FAR: Changing Tides is a new adventure game developed by Okomotive and published by Frontier Foundry. It is a sequel to 2018’s FAR: Lone Sails and follows a child exploring a flooded world in a steampunk ship. To survive and complete your journey, you have to solve puzzles, gather fuel to keep your engine running, make repairs, and upgrade your ship as you explore and find symbols and stories left behind.
The main attraction of Changing Tides is its atmosphere. A culmination of visual and audio design, the solitude of experiencing the journey is sublimely desolate. Calming music underscores a muted color palette of rolling waves, raining skies, and the ruins of the old civilization that brought about the death of the world. There are prolonged moments of silence to reflect on the state of the game’s world and the remnants of civilization you discover along the way.
The motifs of Changing Tides are by far its biggest success. It perfectly encapsulates the anxiety that many people currently feel regarding the ever-present threat of climate change. For millennials and younger generations, there is an accurate feeling of helplessness. In the real world, greed drove those that came before to pursue profit regardless of the consequences, and those who have to bear the impact of the consequences the most have the least amount of power to change it or improve things.
Changing Tides is completely void of dialogue, instead its delivering its narrative through murals. Yet, despite the lack of dialogue, it communicates helplessness with amazing accuracy. You can’t help but confront the collapsed state of the world as you quietly pass through it, a tourist in the waste left behind.
Your time sailing isn’t always spent in reflection, however. At first, your ship is equipped with only a sail, but it eventually receives numerous upgrades that give it different abilities like an engine and a crane to grab objects from underwater. To keep these running, you have to manage your fuel resources and the state of your ship. You gather fuel outside of your boat and can use that to power it, but you also have to manage things like its positioning, keeping the engines cool, and repairing any parts that break.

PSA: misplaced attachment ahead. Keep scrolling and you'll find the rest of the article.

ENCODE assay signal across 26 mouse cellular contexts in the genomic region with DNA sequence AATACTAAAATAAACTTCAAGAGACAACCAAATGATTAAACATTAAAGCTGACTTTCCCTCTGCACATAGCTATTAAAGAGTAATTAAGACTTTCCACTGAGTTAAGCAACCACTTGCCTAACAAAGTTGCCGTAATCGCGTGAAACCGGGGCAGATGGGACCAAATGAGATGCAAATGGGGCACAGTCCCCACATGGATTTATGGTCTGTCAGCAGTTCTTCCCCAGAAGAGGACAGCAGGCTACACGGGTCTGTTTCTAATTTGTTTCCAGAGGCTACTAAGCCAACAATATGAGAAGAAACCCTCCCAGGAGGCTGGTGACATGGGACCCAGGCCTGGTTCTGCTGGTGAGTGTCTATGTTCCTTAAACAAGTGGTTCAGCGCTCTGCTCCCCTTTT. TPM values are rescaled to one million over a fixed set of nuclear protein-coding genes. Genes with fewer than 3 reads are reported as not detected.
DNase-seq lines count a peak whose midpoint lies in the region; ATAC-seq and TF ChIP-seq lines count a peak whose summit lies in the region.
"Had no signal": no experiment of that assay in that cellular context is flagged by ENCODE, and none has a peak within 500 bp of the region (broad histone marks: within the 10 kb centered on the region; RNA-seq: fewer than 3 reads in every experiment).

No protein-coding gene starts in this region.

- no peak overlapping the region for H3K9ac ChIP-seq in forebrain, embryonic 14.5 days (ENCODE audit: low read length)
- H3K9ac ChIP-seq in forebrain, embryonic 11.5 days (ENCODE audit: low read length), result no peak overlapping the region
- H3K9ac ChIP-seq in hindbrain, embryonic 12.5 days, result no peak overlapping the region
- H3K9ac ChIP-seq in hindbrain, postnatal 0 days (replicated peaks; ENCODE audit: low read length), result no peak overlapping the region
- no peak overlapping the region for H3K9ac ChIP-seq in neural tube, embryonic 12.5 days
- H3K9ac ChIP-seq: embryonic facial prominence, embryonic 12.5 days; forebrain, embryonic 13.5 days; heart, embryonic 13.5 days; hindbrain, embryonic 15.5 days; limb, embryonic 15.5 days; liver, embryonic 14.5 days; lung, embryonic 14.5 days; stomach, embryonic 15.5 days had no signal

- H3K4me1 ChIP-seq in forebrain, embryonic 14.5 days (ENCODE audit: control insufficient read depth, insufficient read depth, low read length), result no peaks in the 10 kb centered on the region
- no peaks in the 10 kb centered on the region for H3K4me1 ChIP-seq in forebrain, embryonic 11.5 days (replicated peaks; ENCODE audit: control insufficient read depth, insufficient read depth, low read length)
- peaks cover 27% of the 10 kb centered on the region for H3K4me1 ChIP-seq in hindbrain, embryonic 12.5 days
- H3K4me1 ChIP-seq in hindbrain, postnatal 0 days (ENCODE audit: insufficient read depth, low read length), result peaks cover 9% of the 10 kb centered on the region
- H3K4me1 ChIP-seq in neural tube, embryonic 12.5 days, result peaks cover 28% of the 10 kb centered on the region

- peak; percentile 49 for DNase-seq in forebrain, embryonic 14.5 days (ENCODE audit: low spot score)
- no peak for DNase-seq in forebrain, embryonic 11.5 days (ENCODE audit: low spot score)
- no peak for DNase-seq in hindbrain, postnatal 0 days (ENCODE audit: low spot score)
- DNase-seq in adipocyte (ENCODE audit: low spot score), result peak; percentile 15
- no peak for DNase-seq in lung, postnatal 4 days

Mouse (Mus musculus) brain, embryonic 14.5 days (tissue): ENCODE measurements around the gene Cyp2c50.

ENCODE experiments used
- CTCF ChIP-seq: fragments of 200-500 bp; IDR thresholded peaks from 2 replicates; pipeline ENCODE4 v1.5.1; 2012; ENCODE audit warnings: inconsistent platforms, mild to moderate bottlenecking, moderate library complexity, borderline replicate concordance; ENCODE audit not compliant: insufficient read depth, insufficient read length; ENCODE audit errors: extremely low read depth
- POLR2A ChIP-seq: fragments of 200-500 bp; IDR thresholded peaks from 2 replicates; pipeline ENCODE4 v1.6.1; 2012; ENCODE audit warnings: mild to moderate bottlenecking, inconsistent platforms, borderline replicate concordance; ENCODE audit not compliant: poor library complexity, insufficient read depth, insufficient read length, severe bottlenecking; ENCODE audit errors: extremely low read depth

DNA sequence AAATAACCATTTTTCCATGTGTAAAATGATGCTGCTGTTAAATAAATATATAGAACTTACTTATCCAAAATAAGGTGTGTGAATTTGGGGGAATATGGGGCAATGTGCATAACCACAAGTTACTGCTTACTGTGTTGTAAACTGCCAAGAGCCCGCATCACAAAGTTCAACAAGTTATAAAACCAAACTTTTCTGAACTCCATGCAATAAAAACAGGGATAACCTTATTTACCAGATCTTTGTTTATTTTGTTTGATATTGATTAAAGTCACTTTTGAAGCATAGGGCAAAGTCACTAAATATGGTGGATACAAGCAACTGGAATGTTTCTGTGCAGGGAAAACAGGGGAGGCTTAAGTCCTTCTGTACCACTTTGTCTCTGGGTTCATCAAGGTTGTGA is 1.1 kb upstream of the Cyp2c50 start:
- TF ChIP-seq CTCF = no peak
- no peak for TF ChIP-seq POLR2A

Throughout the journey, you also encounter numerous puzzles requiring you to manipulate rusted machinery and structures. You’ll open gates by charging systems, navigate underwater tunnels, and even destroy buildings to continue progressing. These puzzles are a great way to mix up the pacing of Changing Tides, and they serve as the primary way for the game to detail what brought the world to flooding through cryptic clues.
However, some of the puzzles can be too obtuse. The game doesn’t have tutorials beyond a few subtle messages telling you the controls early on. This sparsity continues into the puzzles and learning each of your ship’s new systems and upgrades, which really helps the game’s progression feel rewarding and natural. However, when it comes to the puzzles, this oftentimes results in only finding the solution by just trying every available option. For example, rather than knowing that your ship needed to go fast enough to ram through the obstacle, I found myself trying it simply because I had already tried everything else.
The only other issue with the game is its length. FAR: Lone Sails was criticized by some for being too short at only three hours. FAR: Changing Tides addresses this and offers a healthy bit more content, but it doesn’t always justify it. During my playthrough, there was more than one instance where I thought the journey was over and would have been more than satisfied for the game to end, but then it would continue. As the game goes on, new mechanics become more widely spaced apart, information and insights into the setting almost entirely disappear, and the puzzles become much more simple. This results in the game ending on a much more sour note than the earlier content deserves because boredom inevitably starts settling in.
The appropriate length for video games can be a contentious topic. There is a delicate balance to find between only taking as much time as you need for a game’s journey and offering players enough to get their money’s worth. For many, a game with too short of a runtime simply isn’t worth it, but I am a strong believer that the quality of the time spent with a game is more valuable than the quantity. Much of what is present in Changing Tides is plainly fantastic, but it is a shame that the game goes on for too long until it itself runs out of fuel and sputters across the finish line.
FAR: Changing Tides releases on March 1 for PC, PlayStation 4, PlayStation 5, Switch, Xbox One, and Xbox Series X/S.
FAR: Changing Tides
- Rating - 7/107/10
Much of what is present in Changing Tides is plainly fantastic, but it is a shame that the game goes on for too long until it itself runs out of fuel and sputters across the finish line.